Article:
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Mike Francesa:Only on Sundays

While his condescending arrogance is the reason I no longer listen to WFAN’s Mike Francesa on weekday afternoons, his Sunday football preview show, The NFL Now, is a must listen.  Clearly driven by his passion for the sport, Francesa delivers concise, informative analysis and even seems to enjoy the fans’ call-in segment.  It’s a shame we haven’t heard this entertaining persona during the week for years.

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Yankees: Where’s A.J.?

With the final two weeks reduced to nothing more than a tuneup for the playoffs, it’s got to be a real area of concern for the Yankees that A.J. Burnett has struggled so mightily in the second half.   Without Burnett, whose history is such that he only seems to perform at his best during the last year of his contract, the Bombers’ rotation is without a reliable third starter heading into the postseason.   They seem invincible everywhere else, however, something for which GM Brian Cashman doesn’t seem to get enough credit.  While it’s true that the Yankees have an almost unlimited amount of money to spend on free agents, it’s still incumbent upon Cashman to sign the right guys; something that’s proven difficult over the last decade.  But, in Mark Teixeira and C.C. Sabathia, Cashman not only plucked the top talent from the list but also got two guys who fit seamlessly into a clubhouse that’s reminiscent of Joe Torre’s dynasty.  The delicate mix of both stars and role players may very well bring the Yanks that 27th trophy.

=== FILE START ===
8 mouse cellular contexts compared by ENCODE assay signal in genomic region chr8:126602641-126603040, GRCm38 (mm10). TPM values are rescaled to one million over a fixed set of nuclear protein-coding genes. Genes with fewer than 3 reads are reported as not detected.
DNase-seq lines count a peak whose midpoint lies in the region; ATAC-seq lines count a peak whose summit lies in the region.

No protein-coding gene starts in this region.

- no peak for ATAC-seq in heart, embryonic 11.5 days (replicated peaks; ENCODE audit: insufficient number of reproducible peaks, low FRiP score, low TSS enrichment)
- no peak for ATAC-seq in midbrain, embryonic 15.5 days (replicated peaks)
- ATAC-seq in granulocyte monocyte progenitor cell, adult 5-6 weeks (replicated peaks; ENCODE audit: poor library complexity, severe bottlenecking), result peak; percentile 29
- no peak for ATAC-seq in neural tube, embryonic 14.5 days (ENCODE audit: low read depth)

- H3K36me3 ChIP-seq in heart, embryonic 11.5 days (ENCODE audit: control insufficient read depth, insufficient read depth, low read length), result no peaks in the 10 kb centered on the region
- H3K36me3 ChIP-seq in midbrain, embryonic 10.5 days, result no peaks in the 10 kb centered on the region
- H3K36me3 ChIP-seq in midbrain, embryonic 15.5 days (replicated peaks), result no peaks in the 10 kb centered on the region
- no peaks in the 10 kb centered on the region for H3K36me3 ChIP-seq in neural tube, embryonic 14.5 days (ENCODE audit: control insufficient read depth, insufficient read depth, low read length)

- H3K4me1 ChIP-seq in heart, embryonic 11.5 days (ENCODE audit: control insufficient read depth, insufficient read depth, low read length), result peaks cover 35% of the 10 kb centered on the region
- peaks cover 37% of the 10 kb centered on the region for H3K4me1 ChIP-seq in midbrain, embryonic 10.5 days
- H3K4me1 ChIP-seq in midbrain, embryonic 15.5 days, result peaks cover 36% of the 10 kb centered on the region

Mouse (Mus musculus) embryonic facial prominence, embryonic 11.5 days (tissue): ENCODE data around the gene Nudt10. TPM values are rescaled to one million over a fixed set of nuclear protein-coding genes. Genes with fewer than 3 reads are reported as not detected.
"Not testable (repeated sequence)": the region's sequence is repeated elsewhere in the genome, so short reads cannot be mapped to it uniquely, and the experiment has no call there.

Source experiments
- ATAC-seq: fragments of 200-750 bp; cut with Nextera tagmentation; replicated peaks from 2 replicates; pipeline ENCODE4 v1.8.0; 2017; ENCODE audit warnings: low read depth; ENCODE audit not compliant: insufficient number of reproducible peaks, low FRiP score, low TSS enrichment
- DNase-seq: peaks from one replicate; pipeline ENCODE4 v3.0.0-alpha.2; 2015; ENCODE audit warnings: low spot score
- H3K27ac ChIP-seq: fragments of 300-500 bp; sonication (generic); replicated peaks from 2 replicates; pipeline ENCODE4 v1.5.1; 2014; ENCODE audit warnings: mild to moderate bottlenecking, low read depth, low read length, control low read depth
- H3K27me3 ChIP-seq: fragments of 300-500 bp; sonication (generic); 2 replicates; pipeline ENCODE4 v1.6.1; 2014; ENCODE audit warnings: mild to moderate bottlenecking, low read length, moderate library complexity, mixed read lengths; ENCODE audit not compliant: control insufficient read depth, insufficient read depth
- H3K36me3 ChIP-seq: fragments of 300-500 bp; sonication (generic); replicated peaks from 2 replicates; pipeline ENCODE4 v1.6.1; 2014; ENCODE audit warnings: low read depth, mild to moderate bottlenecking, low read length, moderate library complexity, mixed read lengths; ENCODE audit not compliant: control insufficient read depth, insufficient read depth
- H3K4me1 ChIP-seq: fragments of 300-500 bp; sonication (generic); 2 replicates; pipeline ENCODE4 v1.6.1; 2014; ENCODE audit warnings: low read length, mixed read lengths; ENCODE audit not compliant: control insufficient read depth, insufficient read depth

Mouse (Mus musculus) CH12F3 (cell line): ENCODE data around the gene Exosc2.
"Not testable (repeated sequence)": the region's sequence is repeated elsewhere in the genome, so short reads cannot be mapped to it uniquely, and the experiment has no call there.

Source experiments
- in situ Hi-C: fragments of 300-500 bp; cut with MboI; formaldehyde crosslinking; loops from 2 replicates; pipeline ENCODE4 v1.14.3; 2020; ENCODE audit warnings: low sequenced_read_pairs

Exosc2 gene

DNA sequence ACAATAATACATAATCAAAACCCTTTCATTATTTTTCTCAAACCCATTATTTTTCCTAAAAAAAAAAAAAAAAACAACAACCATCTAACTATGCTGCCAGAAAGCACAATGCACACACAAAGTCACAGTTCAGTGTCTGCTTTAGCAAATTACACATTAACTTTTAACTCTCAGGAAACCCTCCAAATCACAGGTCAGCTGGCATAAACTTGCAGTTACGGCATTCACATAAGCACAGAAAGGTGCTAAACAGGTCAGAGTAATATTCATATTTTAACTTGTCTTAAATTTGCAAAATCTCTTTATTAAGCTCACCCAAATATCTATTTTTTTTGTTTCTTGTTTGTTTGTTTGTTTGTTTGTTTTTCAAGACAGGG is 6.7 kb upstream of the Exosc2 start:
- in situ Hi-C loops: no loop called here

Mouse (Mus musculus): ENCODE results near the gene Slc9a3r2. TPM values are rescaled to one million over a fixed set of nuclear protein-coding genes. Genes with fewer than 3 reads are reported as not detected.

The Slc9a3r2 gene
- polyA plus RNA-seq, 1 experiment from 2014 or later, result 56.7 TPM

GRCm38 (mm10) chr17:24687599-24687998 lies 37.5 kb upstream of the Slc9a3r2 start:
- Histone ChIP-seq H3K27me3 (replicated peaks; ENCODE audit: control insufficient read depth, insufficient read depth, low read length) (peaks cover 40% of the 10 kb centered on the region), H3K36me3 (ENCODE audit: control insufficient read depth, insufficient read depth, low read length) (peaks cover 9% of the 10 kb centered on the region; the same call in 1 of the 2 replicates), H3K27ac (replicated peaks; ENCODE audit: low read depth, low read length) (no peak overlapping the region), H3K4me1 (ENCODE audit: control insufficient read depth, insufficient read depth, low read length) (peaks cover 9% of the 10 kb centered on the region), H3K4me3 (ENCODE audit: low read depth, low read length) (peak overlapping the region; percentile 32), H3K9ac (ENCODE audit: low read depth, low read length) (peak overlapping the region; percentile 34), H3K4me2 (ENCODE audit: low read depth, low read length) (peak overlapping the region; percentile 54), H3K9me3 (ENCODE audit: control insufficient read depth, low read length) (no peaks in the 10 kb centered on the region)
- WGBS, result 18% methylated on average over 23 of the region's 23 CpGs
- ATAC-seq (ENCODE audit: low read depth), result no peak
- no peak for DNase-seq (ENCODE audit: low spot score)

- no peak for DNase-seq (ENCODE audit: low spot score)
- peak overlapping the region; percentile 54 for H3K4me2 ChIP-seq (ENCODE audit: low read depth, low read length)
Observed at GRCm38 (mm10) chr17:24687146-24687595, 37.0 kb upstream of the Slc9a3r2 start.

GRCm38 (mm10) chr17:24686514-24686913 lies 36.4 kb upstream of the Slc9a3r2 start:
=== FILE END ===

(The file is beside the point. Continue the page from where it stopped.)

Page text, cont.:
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Hey Ref! Isn’t that a little loud?

As an old AFL fan, I really enjoyed the throwback uniforms worn by the original, pre-merger franchises on Monday night.  The only problem was that I couldn’t hear the broadcast over the referees’ outfits.

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Mets Fans?

Here’s a sad but interesting question that may be difficult for Mets’ fans to answer.  Which was more difficult to endure; the last two seasons that ended in unbelievable disappointment but featured pennant race baseball through September or this year, which offered little better than an unwatchable,  AAA team for most of the second half?

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Greatest baseball song ever: Peter, Paul and Mary

Farewell to Mary Travers of the folk group Peter, Paul and Mary.  Best known for their hit, Puff the Magic Dragon, they also recorded the greatest Baseball song ever written; Right Field.  Godspeed.